A stunning portrayal of the circuitous path of trauma and healing

Forever or a long long time“Complex and well-rounded characters. Authentic.” — The Horn Book

From rising new talent Caela Carter, author of My Life with the Liars, comes an achingly beautiful and endearing story about two foster children who want desperately to believe that they’ve found their forever home:  Forever, or a Long, Long Time by Caela Carter.

Perfect for fans of Rebecca Stead’s When You Reach Me, Leslie Connor’s All Rise for the Honorable Perry T. Cook, and Sarah Pennypacker’s Pax.

Flora and her brother, Julian, don’t believe they were born. They’ve lived in so many foster homes, they can’t remember where they came from. And even now that they’ve been adopted, Flora still struggles to believe in forever.

So along with their new mother, Flora and Julian begin a journey to go back and discover their past—for only then can they really begin to build their future.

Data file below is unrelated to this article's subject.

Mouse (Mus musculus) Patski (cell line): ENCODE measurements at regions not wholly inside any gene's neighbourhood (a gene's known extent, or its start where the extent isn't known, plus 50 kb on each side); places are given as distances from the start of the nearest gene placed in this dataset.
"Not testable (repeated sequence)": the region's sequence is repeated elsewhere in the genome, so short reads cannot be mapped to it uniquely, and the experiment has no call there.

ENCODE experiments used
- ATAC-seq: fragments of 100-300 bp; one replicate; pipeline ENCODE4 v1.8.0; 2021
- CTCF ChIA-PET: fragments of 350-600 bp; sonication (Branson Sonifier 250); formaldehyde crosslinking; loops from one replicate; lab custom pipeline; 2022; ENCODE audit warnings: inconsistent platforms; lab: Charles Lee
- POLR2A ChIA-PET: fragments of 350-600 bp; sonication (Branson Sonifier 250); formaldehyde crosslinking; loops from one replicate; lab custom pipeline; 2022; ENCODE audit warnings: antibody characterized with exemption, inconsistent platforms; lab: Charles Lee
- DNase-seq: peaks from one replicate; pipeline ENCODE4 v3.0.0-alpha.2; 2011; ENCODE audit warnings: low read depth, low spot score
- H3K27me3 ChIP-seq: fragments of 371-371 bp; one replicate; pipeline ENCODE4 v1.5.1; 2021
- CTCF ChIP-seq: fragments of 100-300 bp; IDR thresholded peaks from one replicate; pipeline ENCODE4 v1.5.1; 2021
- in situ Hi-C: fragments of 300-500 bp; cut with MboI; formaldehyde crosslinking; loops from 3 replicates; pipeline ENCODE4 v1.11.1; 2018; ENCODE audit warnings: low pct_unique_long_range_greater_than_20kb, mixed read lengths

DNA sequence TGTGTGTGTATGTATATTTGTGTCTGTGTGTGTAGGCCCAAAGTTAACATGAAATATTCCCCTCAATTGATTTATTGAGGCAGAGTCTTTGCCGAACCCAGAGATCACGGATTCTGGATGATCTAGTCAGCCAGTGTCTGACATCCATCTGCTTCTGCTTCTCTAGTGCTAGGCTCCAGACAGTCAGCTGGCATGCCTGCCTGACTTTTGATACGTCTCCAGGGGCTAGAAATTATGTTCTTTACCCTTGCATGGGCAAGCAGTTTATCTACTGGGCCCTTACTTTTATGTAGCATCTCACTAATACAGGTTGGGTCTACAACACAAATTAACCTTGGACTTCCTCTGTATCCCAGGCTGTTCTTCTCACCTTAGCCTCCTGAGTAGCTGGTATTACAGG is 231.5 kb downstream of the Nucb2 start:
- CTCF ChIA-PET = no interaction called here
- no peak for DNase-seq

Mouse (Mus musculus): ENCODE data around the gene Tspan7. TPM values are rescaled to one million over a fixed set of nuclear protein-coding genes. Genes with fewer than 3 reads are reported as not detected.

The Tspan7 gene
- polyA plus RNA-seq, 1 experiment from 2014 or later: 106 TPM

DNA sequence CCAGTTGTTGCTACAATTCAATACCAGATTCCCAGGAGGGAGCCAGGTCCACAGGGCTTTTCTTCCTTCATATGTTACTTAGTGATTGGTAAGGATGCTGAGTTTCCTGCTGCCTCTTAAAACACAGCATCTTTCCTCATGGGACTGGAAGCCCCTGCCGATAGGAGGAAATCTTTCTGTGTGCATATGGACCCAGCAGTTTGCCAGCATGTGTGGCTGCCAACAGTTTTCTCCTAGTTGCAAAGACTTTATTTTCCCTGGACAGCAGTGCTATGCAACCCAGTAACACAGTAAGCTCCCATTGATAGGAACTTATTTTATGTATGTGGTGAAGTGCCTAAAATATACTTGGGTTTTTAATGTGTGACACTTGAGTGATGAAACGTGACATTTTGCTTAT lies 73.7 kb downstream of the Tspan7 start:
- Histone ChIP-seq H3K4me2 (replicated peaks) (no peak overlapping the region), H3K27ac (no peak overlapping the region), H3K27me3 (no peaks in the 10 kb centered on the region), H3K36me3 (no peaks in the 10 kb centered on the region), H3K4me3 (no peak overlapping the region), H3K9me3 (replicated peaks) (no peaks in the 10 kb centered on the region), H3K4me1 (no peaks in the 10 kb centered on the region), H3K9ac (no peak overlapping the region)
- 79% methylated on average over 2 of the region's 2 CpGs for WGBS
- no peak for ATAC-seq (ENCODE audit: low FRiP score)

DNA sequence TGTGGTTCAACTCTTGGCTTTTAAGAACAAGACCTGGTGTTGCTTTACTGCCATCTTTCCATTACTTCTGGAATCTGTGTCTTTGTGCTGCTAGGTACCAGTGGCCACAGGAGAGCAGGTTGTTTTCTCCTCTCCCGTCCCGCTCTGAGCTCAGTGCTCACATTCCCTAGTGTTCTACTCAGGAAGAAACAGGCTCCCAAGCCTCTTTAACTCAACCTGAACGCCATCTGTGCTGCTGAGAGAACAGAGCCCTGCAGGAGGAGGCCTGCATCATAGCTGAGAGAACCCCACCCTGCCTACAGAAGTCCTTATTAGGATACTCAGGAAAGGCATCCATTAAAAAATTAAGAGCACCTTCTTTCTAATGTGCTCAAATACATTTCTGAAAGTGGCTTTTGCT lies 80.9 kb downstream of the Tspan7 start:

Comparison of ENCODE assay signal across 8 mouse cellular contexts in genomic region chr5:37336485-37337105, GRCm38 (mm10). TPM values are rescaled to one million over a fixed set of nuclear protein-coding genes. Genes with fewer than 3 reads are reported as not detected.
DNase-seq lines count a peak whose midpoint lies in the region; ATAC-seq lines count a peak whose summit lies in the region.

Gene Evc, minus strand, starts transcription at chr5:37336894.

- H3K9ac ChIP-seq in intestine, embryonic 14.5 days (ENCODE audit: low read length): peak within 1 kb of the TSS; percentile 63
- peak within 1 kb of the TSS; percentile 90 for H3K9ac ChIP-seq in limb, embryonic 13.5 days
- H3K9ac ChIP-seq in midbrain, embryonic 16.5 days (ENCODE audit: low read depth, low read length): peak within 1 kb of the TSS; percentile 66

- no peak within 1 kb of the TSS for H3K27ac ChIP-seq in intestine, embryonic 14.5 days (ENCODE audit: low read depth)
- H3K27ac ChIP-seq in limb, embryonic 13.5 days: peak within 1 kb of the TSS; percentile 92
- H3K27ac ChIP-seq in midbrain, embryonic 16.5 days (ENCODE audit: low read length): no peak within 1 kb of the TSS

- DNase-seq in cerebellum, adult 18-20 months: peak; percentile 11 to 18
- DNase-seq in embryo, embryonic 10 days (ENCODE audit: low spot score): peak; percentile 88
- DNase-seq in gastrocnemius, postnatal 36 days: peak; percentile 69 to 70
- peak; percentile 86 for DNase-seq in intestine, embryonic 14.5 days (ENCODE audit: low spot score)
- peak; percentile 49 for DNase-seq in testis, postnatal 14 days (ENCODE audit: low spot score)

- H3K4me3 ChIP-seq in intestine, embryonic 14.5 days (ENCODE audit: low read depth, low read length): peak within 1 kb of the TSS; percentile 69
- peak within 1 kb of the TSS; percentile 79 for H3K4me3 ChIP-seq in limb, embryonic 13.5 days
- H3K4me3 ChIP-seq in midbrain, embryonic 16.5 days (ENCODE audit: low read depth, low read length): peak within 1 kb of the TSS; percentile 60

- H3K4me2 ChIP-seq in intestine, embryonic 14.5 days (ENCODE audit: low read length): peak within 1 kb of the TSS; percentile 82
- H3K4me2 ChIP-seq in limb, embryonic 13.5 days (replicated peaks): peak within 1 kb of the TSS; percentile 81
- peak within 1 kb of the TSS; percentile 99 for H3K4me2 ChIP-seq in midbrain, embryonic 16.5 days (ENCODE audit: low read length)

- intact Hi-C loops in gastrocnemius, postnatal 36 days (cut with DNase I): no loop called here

Carter’s sophomore novel gently weaves the heartache and confusion of abandonment with the struggle for love and acceptance. Poetic and meditative, this emotionally enthralling novel undresses assumptions with purpose and hope. — Kirkus Reviews

“Carter delicately draws readers into the lives of a group of people overcoming obstacles as they learn how to become a family, said School Library Journal. “The novel’s heart belongs to the relationship among Emily, Flora, and Julian as they learn how to trust and to meet one another’s needs.”

This stunning portrayal of the circuitous path of trauma and healing teems with compassion, empathy, and the triumph of resilience — Booklist

Publishers Weekly said “This nuanced novel highlights the struggle to trust an adoptive family after a traumatic history in foster care.Carter’s layered narrative doesn’t shy from pain as it testifies to resilience and the expansive power of love.”

“Flora’s narration is deftly turned. The portrayal of kids whose lives have genuinely impaired them has grit and honesty as well as warmth, and it will open many readers’ eyes to the impact of trauma.” — Bulletin of the Center for Children’s Books

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